Instead of relying on such pessimistic default behavior, let's use JumpAnnotation to annotate a jump where all targets are known:

#include <asmjit/x86.h>
using namespace asmjit;
static void exampleUseOfIndirectJump(x86::Compiler& cc) {
// Function arguments
x86::Xmm a = cc.newXmmSs("a");
x86::Xmm b = cc.newXmmSs("b");
x86::Gp op = cc.newUInt32("op");
x86::Gp target = cc.newIntPtr("target");
x86::Gp offset = cc.newIntPtr("offset");
Label L_Table = cc.newLabel();
Label L_Add = cc.newLabel();
Label L_Sub = cc.newLabel();
Label L_Mul = cc.newLabel();
Label L_Div = cc.newLabel();
Label L_End = cc.newLabel();
cc.setArg(0, a);
cc.setArg(1, b);
cc.setArg(2, op);
// Jump annotation is a building block that allows to annotate all
// possible targets where `jmp()` can jump. It then drives the CFG
// contruction and liveness analysis, which impacts register allocation.
JumpAnnotation* annotation = cc.newJumpAnnotation();
annotation->addLabel(L_Add);
annotation->addLabel(L_Sub);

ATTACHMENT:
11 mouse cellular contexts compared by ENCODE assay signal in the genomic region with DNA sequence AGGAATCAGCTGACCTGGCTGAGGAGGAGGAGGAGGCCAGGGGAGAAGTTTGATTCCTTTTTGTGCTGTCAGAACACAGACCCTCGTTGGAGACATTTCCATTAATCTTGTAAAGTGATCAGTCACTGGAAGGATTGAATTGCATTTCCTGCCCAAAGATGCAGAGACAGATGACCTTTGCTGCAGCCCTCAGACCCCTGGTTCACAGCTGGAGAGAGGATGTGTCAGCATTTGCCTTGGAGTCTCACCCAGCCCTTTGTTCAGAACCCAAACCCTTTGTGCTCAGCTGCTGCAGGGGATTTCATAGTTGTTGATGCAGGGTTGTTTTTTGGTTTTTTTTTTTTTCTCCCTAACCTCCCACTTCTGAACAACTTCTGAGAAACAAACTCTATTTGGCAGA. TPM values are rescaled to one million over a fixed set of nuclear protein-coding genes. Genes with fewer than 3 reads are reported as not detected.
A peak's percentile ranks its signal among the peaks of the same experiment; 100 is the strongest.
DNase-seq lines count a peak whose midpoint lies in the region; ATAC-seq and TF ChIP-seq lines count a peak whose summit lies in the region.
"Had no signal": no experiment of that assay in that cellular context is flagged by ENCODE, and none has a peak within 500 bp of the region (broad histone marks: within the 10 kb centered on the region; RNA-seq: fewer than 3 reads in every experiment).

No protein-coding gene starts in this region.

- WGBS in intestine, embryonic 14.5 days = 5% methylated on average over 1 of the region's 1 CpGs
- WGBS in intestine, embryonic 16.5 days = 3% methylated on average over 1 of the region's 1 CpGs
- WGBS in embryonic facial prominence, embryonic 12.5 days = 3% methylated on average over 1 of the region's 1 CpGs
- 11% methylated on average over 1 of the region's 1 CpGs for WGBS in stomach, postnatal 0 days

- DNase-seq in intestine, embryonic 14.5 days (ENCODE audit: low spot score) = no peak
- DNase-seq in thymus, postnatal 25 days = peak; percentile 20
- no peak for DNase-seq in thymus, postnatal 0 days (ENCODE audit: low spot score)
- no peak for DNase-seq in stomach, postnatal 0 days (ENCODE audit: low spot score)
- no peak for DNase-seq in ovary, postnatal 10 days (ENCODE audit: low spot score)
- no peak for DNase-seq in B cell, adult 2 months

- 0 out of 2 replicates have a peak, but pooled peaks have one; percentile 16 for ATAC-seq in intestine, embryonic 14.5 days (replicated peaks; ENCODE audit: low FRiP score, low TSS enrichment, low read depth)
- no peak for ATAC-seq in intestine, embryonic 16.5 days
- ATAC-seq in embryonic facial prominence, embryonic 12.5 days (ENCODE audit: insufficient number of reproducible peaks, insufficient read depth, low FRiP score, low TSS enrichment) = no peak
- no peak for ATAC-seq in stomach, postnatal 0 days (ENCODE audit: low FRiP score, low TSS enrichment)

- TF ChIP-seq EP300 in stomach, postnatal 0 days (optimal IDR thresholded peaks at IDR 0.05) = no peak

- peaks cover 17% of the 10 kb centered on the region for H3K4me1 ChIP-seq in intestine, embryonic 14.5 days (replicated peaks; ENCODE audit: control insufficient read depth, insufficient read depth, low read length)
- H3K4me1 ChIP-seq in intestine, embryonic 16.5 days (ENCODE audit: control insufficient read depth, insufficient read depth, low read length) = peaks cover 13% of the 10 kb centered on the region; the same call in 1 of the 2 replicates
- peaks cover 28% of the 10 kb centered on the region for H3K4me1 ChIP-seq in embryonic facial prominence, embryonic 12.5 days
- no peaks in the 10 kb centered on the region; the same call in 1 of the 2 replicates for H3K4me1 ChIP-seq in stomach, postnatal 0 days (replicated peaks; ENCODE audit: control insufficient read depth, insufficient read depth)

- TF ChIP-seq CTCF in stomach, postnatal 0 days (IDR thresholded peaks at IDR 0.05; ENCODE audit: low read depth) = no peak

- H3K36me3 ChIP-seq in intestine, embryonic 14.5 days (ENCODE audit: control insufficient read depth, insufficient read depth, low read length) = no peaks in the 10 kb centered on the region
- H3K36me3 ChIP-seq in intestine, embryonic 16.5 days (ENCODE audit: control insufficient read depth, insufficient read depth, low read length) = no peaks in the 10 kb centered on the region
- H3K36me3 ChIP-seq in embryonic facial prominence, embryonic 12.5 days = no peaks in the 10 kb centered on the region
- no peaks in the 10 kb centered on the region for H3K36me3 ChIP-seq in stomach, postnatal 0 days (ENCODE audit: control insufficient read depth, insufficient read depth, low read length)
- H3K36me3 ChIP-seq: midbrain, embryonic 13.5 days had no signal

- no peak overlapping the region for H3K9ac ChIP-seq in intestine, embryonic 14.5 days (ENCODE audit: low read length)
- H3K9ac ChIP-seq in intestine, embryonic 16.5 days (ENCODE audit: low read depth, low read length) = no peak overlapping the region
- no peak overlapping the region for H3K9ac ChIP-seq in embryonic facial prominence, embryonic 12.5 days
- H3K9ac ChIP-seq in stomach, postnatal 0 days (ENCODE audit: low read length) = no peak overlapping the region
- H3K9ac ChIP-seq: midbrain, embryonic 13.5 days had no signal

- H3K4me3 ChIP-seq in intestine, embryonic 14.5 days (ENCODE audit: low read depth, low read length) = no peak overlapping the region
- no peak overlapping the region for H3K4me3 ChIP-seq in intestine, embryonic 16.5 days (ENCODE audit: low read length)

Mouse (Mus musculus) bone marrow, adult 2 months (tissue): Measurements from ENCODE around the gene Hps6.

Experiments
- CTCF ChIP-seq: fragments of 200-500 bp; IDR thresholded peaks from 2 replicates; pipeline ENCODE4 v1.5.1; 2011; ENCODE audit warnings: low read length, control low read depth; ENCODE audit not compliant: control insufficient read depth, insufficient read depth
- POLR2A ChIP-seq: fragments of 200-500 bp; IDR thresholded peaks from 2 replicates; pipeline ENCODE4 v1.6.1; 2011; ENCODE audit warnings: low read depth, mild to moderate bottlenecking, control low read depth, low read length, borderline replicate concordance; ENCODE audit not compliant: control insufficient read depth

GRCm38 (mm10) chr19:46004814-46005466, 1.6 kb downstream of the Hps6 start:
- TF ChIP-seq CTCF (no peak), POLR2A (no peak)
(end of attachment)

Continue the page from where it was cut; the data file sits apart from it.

annotation->addLabel(L_Mul);
annotation->addLabel(L_Div);
// Most likely not the common indirect jump approach, but it
// doesn't really matter how final address is calculated. The
// most important path using JumpAnnotation with `jmp()`.
cc.lea(offset, x86::ptr(L_Table));
if (cc.is64Bit())
cc.movsxd(target, x86::dword_ptr(offset, op.cloneAs(offset), 2));
else
cc.mov(target, x86::dword_ptr(offset, op.cloneAs(offset), 2));
cc.add(target, offset);
cc.jmp(target, annotation);
// Acts like a switch() statement in C.
cc.bind(L_Add);
cc.addss(a, b);
cc.jmp(L_End);
cc.bind(L_Sub);
cc.subss(a, b);
cc.jmp(L_End);
cc.bind(L_Mul);
cc.mulss(a, b);
cc.jmp(L_End);
cc.bind(L_Div);
cc.divss(a, b);
cc.bind(L_End);
cc.ret(a);
cc.endFunc();
// Relative int32_t offsets of `L_XXX - L_Table`.
cc.bind(L_Table);
cc.embedLabelDelta(L_Add, L_Table, 4);
cc.embedLabelDelta(L_Sub, L_Table, 4);
cc.embedLabelDelta(L_Mul, L_Table, 4);
cc.embedLabelDelta(L_Div, L_Table, 4);
}

Public Types

- Public Types inherited from asmjit::BaseCompiler
- Public Types inherited from asmjit::BaseBuilder
- Public Types inherited from asmjit::BaseEmitter

Member Functions

Construction & Destruction
Virtual Registers
Stack
Constants
Instruction Options
Function Call & Ret Intrinsics
Jump Tables Support
Finalize
Events
- Public Member Functions inherited from asmjit::BaseCompiler
- Public Member Functions inherited from asmjit::BaseBuilder
- Public Member Functions inherited from asmjit::BaseEmitter
- Public Member Functions inherited from asmjit::x86::EmitterExplicitT< Compiler >